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Journal of Health Care Management (Full-text available)

Quality and Safety in Health Care  (Full-text available via NHS OPenAthens)


Due to the difficulty of studying incentives in practice, there is limited empirical evidence of the full-impact pay-for-performance (P4P) incentive systems.


To evaluate the impact of P4P in a controlled, simulated environment.


We employed a simulation-based randomised controlled trial with three standardised patients to assess advanced practice providers’ performance. Each patient reflected one of the following: (A) indicated for P4P screenings, (B) too young for P4P screenings, or (C) indicated for P4P screenings, but screenings are unrelated to the reason for the visit. Indication was determined by the 2016 Centers for Medicare and Medicaid Services quality measures.


The P4P group was paid $150 and received a bonus of $10 for meeting each of five outcome measures (breast cancer, colorectal cancer, pneumococcal, tobacco use and depression screenings) for each of the three cases (max $300). The control group received $200.


Learning resource centre.


35 advanced practice primary care providers (physician assistants and nurse practitioners) and 105 standardised patient encounters.


Adherence to incentivised outcome measures, interpersonal communication skills, standards of care, and misuse.


The Type a patient was more likely to receive indicated P4P screenings in the P4P group (3.82 out of 5 P4P vs 2.94 control, p=0.02), however, received lower overall standards of care under P4P (31.88 P4P vs 37.06 control, p=0.027). The Type b patient was more likely to be prescribed screenings not indicated, but highlighted by P4P: breast cancer screening (47% P4P vs 0% control, p<0.01) and colorectal cancer screening (24% P4P vs 0% control, p=0.03). The P4P group over-reported completion of incentivised measures resulting in overpayment (average of $9.02 per patient).


A small sample size and limited variability in patient panel limit the generalisability of findings.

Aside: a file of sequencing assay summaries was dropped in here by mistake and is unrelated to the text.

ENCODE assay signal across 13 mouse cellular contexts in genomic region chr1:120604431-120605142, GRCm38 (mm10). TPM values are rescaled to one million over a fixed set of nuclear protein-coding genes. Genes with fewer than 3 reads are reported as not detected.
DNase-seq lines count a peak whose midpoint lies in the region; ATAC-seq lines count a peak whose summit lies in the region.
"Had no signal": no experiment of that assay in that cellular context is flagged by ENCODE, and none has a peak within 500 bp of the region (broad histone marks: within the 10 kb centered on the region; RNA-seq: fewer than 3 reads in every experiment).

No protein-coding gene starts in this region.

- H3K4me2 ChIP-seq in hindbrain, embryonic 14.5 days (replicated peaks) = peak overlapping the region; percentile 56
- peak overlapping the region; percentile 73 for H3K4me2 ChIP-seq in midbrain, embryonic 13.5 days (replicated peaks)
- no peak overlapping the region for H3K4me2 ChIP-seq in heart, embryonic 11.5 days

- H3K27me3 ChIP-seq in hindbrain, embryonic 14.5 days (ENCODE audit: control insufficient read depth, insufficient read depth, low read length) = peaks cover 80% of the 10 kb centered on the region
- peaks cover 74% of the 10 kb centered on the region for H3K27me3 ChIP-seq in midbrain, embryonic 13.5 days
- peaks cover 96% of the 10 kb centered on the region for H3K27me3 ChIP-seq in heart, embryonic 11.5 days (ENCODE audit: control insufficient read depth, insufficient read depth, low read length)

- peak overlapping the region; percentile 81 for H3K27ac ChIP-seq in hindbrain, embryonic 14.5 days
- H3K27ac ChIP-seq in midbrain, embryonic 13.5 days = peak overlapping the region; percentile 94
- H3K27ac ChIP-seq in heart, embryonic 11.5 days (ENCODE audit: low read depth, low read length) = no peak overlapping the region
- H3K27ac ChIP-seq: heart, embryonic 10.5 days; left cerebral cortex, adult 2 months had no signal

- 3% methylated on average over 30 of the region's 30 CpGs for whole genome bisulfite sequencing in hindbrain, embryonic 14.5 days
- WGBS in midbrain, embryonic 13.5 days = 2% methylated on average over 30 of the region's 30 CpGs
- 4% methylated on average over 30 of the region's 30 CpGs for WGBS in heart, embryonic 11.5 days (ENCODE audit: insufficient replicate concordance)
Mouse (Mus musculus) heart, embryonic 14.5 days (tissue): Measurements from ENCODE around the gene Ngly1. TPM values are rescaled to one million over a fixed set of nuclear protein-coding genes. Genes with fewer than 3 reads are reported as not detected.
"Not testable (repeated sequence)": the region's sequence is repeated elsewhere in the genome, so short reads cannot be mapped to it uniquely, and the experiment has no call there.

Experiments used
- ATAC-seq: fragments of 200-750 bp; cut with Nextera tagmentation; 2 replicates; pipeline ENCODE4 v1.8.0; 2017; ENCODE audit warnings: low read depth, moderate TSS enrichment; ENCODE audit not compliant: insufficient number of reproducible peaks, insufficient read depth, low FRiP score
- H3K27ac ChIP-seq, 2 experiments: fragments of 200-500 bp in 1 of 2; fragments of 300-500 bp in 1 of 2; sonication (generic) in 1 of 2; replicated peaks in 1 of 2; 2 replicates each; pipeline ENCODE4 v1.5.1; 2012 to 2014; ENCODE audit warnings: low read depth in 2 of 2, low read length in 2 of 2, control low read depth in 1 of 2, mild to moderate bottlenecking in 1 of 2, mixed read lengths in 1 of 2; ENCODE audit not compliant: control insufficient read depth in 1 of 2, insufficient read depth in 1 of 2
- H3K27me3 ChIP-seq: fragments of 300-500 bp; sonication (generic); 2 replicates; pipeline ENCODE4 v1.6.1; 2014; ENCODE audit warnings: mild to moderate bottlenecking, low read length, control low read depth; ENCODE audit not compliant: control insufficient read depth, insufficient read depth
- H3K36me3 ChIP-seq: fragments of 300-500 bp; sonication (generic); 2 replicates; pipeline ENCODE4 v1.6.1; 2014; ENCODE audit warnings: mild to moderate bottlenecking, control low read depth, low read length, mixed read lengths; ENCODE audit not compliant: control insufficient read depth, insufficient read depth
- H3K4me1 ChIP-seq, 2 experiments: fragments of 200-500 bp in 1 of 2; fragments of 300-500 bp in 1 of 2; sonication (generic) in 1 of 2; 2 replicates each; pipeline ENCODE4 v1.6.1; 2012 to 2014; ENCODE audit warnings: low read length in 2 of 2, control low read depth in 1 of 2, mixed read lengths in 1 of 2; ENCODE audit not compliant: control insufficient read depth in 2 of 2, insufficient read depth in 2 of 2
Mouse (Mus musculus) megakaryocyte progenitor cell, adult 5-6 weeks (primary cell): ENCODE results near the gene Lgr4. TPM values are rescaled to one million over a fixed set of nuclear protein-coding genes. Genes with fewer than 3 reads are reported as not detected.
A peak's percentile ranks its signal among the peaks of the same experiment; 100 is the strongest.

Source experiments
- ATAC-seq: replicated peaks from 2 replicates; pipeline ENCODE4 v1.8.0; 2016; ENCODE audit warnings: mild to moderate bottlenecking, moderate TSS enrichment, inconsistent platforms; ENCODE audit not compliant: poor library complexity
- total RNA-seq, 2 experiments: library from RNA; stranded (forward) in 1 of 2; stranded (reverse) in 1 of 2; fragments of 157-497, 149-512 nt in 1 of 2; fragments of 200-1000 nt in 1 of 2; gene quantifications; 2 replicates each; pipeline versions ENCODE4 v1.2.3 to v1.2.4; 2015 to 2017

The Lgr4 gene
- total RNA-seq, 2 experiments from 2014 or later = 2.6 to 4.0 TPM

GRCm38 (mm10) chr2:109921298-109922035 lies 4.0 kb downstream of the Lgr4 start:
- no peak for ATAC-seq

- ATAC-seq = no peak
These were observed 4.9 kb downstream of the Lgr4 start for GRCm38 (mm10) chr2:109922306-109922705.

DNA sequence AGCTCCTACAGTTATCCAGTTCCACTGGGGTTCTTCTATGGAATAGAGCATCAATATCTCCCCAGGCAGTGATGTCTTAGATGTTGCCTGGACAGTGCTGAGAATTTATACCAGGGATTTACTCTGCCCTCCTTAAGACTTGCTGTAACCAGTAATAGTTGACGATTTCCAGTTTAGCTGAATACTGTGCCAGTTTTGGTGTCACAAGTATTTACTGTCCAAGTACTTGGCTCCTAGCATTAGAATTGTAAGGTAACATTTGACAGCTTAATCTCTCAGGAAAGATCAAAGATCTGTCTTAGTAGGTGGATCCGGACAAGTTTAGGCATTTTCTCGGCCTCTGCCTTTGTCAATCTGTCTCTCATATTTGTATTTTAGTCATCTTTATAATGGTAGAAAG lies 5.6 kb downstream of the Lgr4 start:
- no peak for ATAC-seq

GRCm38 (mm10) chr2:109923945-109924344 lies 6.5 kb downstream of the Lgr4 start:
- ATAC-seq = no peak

Our findings caution the adoption of P4P by highlighting the unintended consequences of the incentive system.

Posted: July 17, 2020, 8:00 am

Reproductive drug safety has been a priority for patients and physicians even before the 1960s, when thalidomide—a drug commonly used to alleviate morning sickness—was tied to alarming cases of infants born with phocomelia.1 The Kefauver-Harris Amendment of 1962 prevented thalidomide approval in the USA.1 The legislation also led to immediate reforms in how drugs were approved, but not necessarily how they were prescribed.1 In the decades that followed, processes to regulate safe prescribing lagged.

The first reproductive drug safety initiatives were those for isotretinoin (Accutane) and thalidomide: the Accutane Pregnancy Prevention Program (1988), the System for Thalidomide Education and Prescribing Safety (1998) and the System to Manage Accutane-Related Teratogenicity (2002). In response to persistent gaps in these and other drug safety monitoring programmes, the US Food and Drug Administration (FDA) subsequently implemented the Risk Management and Evaluation Strategy (REMS) programme in 2007.

Posted: July 17, 2020, 8:00 am

Emergency general surgery (EGS) encompasses a variety of common acute surgical conditions with high morbidity and mortality that often require timely delivery of resource-intensive care. In the UK, over 30 000 patients require an emergency laparotomy each year1 and a 2012 audit by the UK Emergency Laparotomy Network revealed a greater than 10-fold variation in mortality rates between hospitals.2 The wide variability in both processes of care and clinical outcomes make EGS a prime target for quality improvement (QI) programmes, whereby promotion of evidence-based practices associated with better outcomes have the potential to impact thousands of lives.